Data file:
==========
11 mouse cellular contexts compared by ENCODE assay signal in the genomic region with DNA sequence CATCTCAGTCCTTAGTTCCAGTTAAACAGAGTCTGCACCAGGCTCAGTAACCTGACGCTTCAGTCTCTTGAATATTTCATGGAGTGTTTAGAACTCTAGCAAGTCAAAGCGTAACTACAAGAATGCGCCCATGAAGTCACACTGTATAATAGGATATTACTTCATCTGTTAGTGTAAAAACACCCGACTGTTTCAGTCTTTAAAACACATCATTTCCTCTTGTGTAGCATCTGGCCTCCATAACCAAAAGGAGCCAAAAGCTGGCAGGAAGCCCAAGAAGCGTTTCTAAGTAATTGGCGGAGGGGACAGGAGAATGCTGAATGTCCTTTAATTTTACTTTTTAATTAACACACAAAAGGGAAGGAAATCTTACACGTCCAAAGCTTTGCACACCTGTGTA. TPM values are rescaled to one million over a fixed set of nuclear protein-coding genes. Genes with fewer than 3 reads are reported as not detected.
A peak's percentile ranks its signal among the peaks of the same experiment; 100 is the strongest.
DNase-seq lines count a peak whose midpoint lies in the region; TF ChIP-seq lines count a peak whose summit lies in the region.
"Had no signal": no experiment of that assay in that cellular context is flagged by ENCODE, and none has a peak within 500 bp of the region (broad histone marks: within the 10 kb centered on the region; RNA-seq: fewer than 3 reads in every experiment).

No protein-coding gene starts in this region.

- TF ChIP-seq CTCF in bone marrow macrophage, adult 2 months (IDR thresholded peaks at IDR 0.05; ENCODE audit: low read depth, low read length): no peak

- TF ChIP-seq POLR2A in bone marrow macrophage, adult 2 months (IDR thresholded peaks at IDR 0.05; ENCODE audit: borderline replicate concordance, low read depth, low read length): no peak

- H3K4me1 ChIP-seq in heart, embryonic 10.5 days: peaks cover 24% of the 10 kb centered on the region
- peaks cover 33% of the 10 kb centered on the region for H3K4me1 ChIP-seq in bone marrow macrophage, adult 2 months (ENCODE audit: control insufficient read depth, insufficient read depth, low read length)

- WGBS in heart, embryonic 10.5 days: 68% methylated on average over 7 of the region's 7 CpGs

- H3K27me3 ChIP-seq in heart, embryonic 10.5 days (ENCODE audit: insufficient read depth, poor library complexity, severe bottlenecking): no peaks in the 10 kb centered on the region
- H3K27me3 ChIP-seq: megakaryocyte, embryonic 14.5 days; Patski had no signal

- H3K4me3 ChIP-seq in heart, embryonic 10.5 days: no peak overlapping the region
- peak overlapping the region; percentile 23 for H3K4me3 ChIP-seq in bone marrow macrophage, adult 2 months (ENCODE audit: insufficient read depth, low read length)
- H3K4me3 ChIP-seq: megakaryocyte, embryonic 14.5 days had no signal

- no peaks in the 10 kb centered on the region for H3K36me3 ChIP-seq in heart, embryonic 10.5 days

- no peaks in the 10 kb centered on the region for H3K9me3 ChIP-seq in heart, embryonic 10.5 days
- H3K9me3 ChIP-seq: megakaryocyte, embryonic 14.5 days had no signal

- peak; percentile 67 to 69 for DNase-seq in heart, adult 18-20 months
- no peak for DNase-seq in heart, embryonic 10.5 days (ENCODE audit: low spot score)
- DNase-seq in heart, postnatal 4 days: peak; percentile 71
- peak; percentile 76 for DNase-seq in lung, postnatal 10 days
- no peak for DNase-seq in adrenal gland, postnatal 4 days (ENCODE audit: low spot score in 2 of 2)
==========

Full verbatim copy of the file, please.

11 mouse cellular contexts compared by ENCODE assay signal in the genomic region with DNA sequence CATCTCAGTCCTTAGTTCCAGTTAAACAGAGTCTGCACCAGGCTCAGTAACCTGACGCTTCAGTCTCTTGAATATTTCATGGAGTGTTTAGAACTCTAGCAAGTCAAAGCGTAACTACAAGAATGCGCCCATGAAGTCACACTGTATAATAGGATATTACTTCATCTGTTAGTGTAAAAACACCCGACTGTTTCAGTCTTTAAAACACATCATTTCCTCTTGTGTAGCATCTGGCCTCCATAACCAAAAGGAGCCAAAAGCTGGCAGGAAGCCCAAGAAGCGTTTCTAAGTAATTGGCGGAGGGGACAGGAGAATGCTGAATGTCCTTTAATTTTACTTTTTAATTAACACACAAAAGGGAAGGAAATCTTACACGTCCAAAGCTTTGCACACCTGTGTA. TPM values are rescaled to one million over a fixed set of nuclear protein-coding genes. Genes with fewer than 3 reads are reported as not detected.
A peak's percentile ranks its signal among the peaks of the same experiment; 100 is the strongest.
DNase-seq lines count a peak whose midpoint lies in the region; TF ChIP-seq lines count a peak whose summit lies in the region.
"Had no signal": no experiment of that assay in that cellular context is flagged by ENCODE, and none has a peak within 500 bp of the region (broad histone marks: within the 10 kb centered on the region; RNA-seq: fewer than 3 reads in every experiment).

No protein-coding gene starts in this region.

- TF ChIP-seq CTCF in bone marrow macrophage, adult 2 months (IDR thresholded peaks at IDR 0.05; ENCODE audit: low read depth, low read length): no peak

- TF ChIP-seq POLR2A in bone marrow macrophage, adult 2 months (IDR thresholded peaks at IDR 0.05; ENCODE audit: borderline replicate concordance, low read depth, low read length): no peak

- H3K4me1 ChIP-seq in heart, embryonic 10.5 days: peaks cover 24% of the 10 kb centered on the region
- peaks cover 33% of the 10 kb centered on the region for H3K4me1 ChIP-seq in bone marrow macrophage, adult 2 months (ENCODE audit: control insufficient read depth, insufficient read depth, low read length)

- WGBS in heart, embryonic 10.5 days: 68% methylated on average over 7 of the region's 7 CpGs

- H3K27me3 ChIP-seq in heart, embryonic 10.5 days (ENCODE audit: insufficient read depth, poor library complexity, severe bottlenecking): no peaks in the 10 kb centered on the region
- H3K27me3 ChIP-seq: megakaryocyte, embryonic 14.5 days; Patski had no signal

- H3K4me3 ChIP-seq in heart, embryonic 10.5 days: no peak overlapping the region
- peak overlapping the region; percentile 23 for H3K4me3 ChIP-seq in bone marrow macrophage, adult 2 months (ENCODE audit: insufficient read depth, low read length)
- H3K4me3 ChIP-seq: megakaryocyte, embryonic 14.5 days had no signal

- no peaks in the 10 kb centered on the region for H3K36me3 ChIP-seq in heart, embryonic 10.5 days

- no peaks in the 10 kb centered on the region for H3K9me3 ChIP-seq in heart, embryonic 10.5 days
- H3K9me3 ChIP-seq: megakaryocyte, embryonic 14.5 days had no signal

- peak; percentile 67 to 69 for DNase-seq in heart, adult 18-20 months
- no peak for DNase-seq in heart, embryonic 10.5 days (ENCODE audit: low spot score)
- DNase-seq in heart, postnatal 4 days: peak; percentile 71
- peak; percentile 76 for DNase-seq in lung, postnatal 10 days
- no peak for DNase-seq in adrenal gland, postnatal 4 days (ENCODE audit: low spot score in 2 of 2)